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Stomping Grounds: 25 Pedals Reviewed


Pedalworx Cool Machine Wah

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The Cool Machine comes in what looks like a Dunlop Cry Baby casing, but that’s where the similarities end. It’s actually a Jack Butler mod wah that adds a Rotovibe-like automatic function using an actual wah circuit rather than an op-amp auto filter. Running on a 9V battery or DC power adapter (not included), the Cool Machine has two toggles on the top underside of the pedal: one is a “Q” setting for deep or vintage voicings, the other engages the auto-wah function. A knob on the right side of the pedal controls the speed of the auto-wah, which can also be viewed by the speed of the flashing red LED. Nice!

I plugged my Strat into the Cool Machine and a ’70s-era Marshall Super Lead. Right away, it knocked me out with sweet, vintage wah tones and super quiet function. The pedal sweep felt just right, and with a flick of the mini-toggle it brought a bigger and bolder “deep” sound out of the pedal that dropped the floor about 10 feet. Obviously, the folks at PedalworX made their “Q” choices after carefully listening to it through many amps because both settings work extremely well on all of the amps I played through.

Another flick of the right mini-toggle moved the CM into auto-wah territory. I was able to pull out slow Uni-Vibe and faster Leslie-like tones with ease—and even some early Jimmy Page-style “Dazed and Confused” sounds without a trip to the foot doctor! One thing I noticed while getting a little overzealous with the CM was that the footswitch was quite sensitive. More than once I shut the effect off by going too far with a foot sweep. Most pedals have too stubborn of a switch on them, so I’ve probably become a little heavyfooted. Nice to know I can relax a bit. This one is clearly a winner. – SO
Buy if...
you want a great wah with the bonus of a true auto-wah.
Skip if...
you’re married to your current favorite.

Street $250 - PedalworX -

Mad Professor Snow White Autowah

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Made specifically for those who don’t care to be tied to a wah pedal, the Snow White AutoWah (SWAW) might be the perfect alternative. Built in a bud box-sized white case, it offers a choice of 9V battery or DC power supply (sold separately) operation and sports a red LED bypass light and four controls: Sensitivity, Bias, Resonance and Decay. Sensitivity sets the filter trigger level, which allows you to match it to your guitar’s output and your playing touch. Bias controls the filter resonance frequency. Resonance controls the “Q” or sharpness of the filter, and Decay sets the speed of the wah effect. Think of the Decay setting as how fast you would be rocking your foot back and forth on the treadle, where a fast setting would give a full wah for each note and a slow setting would act like a slower sweep over time. An added bonus is that by setting the Bias to the off position you can use the Sensitivity control as a sweepable filter, which is kind of like parking the wah on a specific area of the sweep. Nice!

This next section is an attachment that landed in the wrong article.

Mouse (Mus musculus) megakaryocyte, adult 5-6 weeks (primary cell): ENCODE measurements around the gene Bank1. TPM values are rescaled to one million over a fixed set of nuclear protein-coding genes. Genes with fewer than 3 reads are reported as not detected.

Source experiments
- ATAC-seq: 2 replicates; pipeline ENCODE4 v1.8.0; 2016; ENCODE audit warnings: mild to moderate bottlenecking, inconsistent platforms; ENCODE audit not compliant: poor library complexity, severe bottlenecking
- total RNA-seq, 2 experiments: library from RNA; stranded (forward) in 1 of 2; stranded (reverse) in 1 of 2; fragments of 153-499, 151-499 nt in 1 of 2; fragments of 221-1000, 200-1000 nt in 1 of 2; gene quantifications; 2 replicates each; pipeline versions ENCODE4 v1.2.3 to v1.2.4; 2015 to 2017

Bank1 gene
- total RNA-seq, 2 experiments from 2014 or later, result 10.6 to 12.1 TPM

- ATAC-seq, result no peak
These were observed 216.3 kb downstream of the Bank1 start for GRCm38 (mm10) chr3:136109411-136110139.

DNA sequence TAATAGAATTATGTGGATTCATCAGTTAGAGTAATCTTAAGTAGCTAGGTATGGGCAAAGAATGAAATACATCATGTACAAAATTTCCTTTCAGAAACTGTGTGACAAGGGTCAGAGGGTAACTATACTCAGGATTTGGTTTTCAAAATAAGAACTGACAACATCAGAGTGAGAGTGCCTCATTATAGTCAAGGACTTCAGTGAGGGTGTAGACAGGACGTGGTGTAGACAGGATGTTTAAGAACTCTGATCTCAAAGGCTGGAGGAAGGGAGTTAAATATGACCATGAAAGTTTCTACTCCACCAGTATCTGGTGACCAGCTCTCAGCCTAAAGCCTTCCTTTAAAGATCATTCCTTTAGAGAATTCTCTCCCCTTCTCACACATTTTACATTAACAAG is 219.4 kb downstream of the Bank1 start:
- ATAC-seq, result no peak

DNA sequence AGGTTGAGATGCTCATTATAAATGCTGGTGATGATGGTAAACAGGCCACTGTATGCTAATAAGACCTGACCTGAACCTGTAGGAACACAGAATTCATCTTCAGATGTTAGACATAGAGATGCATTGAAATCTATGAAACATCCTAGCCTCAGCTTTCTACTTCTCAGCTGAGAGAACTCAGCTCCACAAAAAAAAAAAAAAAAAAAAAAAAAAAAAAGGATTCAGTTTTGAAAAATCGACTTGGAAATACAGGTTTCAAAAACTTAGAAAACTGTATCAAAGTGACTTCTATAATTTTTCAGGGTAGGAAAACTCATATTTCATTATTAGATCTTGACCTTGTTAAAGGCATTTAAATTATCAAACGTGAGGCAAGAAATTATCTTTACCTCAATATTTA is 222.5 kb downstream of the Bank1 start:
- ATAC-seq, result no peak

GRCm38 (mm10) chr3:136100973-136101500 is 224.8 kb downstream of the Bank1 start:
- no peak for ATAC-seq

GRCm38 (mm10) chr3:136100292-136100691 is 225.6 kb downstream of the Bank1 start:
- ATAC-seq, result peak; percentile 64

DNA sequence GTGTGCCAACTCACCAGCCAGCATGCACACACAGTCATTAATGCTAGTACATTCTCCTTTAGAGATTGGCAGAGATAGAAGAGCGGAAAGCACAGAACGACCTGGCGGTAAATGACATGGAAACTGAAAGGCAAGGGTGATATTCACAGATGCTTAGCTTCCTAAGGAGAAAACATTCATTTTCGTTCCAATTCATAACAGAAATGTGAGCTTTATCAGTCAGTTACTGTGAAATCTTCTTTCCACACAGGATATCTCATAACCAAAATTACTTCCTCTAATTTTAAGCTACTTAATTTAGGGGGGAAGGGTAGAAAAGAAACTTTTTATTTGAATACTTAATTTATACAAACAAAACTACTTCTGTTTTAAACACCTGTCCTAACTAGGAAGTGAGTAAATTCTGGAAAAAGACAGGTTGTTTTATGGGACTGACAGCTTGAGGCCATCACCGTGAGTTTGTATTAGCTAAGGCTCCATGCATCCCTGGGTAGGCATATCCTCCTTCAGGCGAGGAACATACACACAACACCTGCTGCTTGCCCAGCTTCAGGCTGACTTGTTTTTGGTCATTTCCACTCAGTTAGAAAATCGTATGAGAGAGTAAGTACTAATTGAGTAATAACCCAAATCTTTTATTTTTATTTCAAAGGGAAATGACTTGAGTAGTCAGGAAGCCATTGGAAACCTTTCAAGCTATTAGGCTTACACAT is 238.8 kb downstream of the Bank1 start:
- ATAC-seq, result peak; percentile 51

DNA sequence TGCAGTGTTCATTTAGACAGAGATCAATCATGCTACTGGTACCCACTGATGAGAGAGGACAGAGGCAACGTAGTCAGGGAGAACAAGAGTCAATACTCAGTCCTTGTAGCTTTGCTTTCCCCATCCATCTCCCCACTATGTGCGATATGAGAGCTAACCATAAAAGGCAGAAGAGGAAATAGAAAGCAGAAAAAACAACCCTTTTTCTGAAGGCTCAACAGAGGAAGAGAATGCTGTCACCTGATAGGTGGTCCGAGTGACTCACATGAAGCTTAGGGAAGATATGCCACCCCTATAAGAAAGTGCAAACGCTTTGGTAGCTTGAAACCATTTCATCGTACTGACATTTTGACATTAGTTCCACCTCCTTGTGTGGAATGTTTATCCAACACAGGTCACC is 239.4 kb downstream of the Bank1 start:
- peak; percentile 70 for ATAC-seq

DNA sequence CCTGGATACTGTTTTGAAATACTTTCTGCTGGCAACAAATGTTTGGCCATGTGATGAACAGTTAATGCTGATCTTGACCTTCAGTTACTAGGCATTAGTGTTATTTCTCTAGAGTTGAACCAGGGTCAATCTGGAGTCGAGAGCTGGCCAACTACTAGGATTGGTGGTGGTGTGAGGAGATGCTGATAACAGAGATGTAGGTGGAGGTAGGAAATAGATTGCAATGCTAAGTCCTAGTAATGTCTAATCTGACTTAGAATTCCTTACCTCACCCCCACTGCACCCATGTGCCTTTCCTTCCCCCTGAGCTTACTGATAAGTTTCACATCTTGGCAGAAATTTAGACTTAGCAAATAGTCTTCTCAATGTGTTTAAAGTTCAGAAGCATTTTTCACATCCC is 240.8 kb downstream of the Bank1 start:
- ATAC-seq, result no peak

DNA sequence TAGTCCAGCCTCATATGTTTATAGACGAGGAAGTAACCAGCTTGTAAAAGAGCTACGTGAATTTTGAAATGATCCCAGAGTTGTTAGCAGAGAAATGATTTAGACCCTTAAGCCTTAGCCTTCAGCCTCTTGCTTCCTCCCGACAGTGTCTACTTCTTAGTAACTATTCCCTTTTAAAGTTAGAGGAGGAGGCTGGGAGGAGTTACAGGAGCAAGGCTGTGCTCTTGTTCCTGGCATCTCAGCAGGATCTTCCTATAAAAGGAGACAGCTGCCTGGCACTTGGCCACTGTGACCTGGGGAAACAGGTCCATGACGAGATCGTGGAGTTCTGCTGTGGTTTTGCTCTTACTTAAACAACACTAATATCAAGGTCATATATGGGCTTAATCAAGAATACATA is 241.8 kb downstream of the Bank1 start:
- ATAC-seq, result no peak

I found the pedal to sound fantastic with any guitar I threw at it, and was easily able to create badass wah tones with just a little concentration on my right hand technique. Because of the level of control you have over the tone, it’s like having multiple wahs in a package half the size of a traditional pedal, without the need to plant yourself in one place. It took a little time to dial in the right tone, but I quickly found it to be intuitive and more expressive than expected. At first my guess was that it would approximate the tones of a pedal with less control, but upon listening back to my recordings I was hard pressed to tell the difference. – SO
Buy if...
you love wahs but don’t want to be stuck in front of one onstage.
Skip if...
you’re a traditionalist and prefer the known control of a pedal.

Street $350 - Mad Professor -

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